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Reduced dream-recall frequency in left-handed adolescents: A replication

Michael Schredl, Alan A. Beaton, Josie Henley-Einion, Mark Blagrove Orcid Logo

Laterality: Asymmetries of Body, Brain and Cognition, Volume: 19, Issue: 4, Pages: 473 - 488

Swansea University Author: Mark Blagrove Orcid Logo

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DOI (Published version): 10.1080/1357650X.2013.862257

Abstract

The ability to recall a dream upon waking up in the morning has been linked to a broad variety of factors such as personality, creativity, sleep behaviour and cognitive function. There have been conflicting findings as to whether dream recall is related more to the right or to the left hemisphere, a...

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Published in: Laterality: Asymmetries of Body, Brain and Cognition
Published: 2014
URI: https://cronfa.swan.ac.uk/Record/cronfa17927
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spelling 2018-12-04T13:50:10.8303904 v2 17927 2014-05-02 Reduced dream-recall frequency in left-handed adolescents: A replication 8c78ee008e650b9f0a463bae56a5636c 0000-0002-9854-1854 Mark Blagrove Mark Blagrove true false 2014-05-02 HPS The ability to recall a dream upon waking up in the morning has been linked to a broad variety of factors such as personality, creativity, sleep behaviour and cognitive function. There have been conflicting findings as to whether dream recall is related more to the right or to the left hemisphere, and conflicting findings regarding the relationship of dream-recall frequency to handedness. We have found previously that right- and mixed-handers report having more dreams than left-handers, a finding more pronounced among adolescents than adults. In the present sample of 3535 participants aged from 6 to 18 years, right-handedness and mixed/inconsistent handedness were associated with higher dream-recall frequency compared to that of left-handed persons, again especially in adolescents compared with children. Further research is required to uncover the reason for the lower frequency of dream recall by left-handers. Journal Article Laterality: Asymmetries of Body, Brain and Cognition 19 4 473 488 31 12 2014 2014-12-31 10.1080/1357650X.2013.862257 COLLEGE NANME Psychology COLLEGE CODE HPS Swansea University 2018-12-04T13:50:10.8303904 2014-05-02T17:17:53.6145630 Faculty of Medicine, Health and Life Sciences School of Psychology Michael Schredl 1 Alan A. Beaton 2 Josie Henley-Einion 3 Mark Blagrove 0000-0002-9854-1854 4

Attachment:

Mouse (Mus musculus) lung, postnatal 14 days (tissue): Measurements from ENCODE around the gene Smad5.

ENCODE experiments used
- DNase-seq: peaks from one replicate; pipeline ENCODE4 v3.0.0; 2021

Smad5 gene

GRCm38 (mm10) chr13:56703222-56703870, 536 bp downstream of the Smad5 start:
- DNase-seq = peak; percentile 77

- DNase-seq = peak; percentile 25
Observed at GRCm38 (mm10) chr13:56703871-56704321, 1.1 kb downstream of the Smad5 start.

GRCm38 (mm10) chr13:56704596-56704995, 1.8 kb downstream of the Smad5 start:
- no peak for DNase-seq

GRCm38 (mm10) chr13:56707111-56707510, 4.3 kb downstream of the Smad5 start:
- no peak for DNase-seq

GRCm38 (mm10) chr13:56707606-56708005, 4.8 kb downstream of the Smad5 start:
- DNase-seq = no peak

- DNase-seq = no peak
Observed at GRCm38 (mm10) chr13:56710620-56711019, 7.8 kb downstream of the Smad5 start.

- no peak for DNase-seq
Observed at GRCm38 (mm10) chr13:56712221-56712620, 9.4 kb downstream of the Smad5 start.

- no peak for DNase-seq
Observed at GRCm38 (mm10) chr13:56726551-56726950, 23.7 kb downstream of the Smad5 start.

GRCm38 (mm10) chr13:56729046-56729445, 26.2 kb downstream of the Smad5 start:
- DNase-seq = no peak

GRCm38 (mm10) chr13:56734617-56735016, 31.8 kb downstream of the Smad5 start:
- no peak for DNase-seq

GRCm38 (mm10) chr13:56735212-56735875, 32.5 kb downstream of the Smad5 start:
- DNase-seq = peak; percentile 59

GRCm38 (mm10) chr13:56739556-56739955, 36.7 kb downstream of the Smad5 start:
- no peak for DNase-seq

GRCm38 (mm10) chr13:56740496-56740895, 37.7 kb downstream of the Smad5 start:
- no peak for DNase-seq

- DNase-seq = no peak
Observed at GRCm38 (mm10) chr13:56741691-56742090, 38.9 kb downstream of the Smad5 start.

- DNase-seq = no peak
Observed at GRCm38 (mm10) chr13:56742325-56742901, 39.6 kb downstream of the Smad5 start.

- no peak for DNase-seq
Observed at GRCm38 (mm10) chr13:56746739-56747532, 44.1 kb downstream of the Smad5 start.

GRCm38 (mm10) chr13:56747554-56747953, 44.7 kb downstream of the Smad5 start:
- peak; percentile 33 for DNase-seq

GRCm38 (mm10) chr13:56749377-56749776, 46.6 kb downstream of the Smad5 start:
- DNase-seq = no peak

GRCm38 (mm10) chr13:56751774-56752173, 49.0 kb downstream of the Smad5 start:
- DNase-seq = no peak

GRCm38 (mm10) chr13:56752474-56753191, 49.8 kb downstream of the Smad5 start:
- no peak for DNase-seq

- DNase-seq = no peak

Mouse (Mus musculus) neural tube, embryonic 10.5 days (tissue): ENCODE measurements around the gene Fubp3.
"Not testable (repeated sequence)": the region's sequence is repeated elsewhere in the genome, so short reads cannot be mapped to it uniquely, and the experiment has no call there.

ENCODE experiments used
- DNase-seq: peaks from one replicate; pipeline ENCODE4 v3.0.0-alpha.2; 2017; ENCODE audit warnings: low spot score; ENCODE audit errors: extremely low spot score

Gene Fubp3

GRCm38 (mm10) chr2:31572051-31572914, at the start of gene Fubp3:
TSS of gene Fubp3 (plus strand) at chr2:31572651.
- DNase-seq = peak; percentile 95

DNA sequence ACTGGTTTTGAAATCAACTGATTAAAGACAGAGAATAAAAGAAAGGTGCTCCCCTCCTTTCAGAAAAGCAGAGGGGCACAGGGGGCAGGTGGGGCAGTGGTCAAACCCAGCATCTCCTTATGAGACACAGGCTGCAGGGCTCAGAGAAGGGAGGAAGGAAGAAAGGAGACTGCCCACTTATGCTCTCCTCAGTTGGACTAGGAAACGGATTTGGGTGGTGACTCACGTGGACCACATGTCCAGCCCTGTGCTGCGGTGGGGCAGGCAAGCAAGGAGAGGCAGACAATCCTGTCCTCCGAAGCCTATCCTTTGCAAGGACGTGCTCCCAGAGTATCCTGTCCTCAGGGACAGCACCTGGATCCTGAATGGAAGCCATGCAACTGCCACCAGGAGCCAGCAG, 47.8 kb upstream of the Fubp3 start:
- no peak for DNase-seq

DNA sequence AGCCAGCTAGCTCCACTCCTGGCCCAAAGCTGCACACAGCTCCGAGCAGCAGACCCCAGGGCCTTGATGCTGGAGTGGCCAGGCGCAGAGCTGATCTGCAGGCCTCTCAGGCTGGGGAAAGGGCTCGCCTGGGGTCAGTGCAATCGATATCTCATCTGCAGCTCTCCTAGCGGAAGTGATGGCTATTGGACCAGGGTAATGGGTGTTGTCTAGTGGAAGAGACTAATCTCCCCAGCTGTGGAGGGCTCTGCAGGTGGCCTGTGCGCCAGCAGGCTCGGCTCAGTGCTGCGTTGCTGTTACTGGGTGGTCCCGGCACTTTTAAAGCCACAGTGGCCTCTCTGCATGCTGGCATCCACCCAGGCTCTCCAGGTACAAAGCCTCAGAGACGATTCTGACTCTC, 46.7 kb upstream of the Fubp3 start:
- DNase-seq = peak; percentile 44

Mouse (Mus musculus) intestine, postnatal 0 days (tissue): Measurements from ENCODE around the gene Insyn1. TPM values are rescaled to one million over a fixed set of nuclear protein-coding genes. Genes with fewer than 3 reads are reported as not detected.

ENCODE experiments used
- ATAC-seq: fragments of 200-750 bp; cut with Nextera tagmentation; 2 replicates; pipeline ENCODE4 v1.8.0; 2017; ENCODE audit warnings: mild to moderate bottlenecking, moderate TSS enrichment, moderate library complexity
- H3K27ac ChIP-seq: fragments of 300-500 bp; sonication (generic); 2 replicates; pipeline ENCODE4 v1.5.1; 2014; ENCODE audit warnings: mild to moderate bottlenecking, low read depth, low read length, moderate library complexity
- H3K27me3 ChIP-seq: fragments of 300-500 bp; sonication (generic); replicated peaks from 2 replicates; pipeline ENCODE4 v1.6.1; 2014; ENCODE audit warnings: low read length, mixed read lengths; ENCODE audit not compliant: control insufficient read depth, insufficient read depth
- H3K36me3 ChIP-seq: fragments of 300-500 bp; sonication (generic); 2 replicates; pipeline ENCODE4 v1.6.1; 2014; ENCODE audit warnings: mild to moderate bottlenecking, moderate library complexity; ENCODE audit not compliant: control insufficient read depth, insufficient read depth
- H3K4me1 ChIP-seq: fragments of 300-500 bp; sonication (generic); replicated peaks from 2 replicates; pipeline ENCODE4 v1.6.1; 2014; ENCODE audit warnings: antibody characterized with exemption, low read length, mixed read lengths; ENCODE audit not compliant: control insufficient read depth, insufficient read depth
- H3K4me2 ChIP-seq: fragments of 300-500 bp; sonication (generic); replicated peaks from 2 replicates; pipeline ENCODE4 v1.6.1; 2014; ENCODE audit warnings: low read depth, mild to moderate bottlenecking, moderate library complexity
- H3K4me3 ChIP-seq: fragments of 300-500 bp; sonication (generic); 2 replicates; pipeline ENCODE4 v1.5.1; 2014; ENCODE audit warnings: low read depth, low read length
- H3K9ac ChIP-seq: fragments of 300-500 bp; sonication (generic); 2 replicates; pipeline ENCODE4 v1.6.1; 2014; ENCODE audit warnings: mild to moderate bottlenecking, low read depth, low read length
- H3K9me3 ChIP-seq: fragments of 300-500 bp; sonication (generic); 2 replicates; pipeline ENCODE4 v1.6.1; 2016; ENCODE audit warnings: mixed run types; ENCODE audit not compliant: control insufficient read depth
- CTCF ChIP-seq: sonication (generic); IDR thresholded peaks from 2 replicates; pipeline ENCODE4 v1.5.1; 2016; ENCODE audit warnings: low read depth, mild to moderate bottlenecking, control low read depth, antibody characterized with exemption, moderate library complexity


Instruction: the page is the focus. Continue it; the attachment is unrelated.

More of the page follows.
title Reduced dream-recall frequency in left-handed adolescents: A replication
spellingShingle Reduced dream-recall frequency in left-handed adolescents: A replication
Mark Blagrove
title_short Reduced dream-recall frequency in left-handed adolescents: A replication
title_full Reduced dream-recall frequency in left-handed adolescents: A replication
title_fullStr Reduced dream-recall frequency in left-handed adolescents: A replication
title_full_unstemmed Reduced dream-recall frequency in left-handed adolescents: A replication
title_sort Reduced dream-recall frequency in left-handed adolescents: A replication
author_id_str_mv 8c78ee008e650b9f0a463bae56a5636c
author_id_fullname_str_mv 8c78ee008e650b9f0a463bae56a5636c_***_Mark Blagrove
author Mark Blagrove
author2 Michael Schredl
Alan A. Beaton
Josie Henley-Einion
Mark Blagrove
format Journal article
container_title Laterality: Asymmetries of Body, Brain and Cognition
container_volume 19
container_issue 4
container_start_page 473
publishDate 2014
institution Swansea University
doi_str_mv 10.1080/1357650X.2013.862257
college_str Faculty of Medicine, Health and Life Sciences
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hierarchy_top_id facultyofmedicinehealthandlifesciences
hierarchy_top_title Faculty of Medicine, Health and Life Sciences
hierarchy_parent_id facultyofmedicinehealthandlifesciences
hierarchy_parent_title Faculty of Medicine, Health and Life Sciences
department_str School of Psychology{{{_:::_}}}Faculty of Medicine, Health and Life Sciences{{{_:::_}}}School of Psychology
document_store_str 0
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description The ability to recall a dream upon waking up in the morning has been linked to a broad variety of factors such as personality, creativity, sleep behaviour and cognitive function. There have been conflicting findings as to whether dream recall is related more to the right or to the left hemisphere, and conflicting findings regarding the relationship of dream-recall frequency to handedness. We have found previously that right- and mixed-handers report having more dreams than left-handers, a finding more pronounced among adolescents than adults. In the present sample of 3535 participants aged from 6 to 18 years, right-handedness and mixed/inconsistent handedness were associated with higher dream-recall frequency compared to that of left-handed persons, again especially in adolescents compared with children. Further research is required to uncover the reason for the lower frequency of dream recall by left-handers.
published_date 2014-12-31T03:18:57Z
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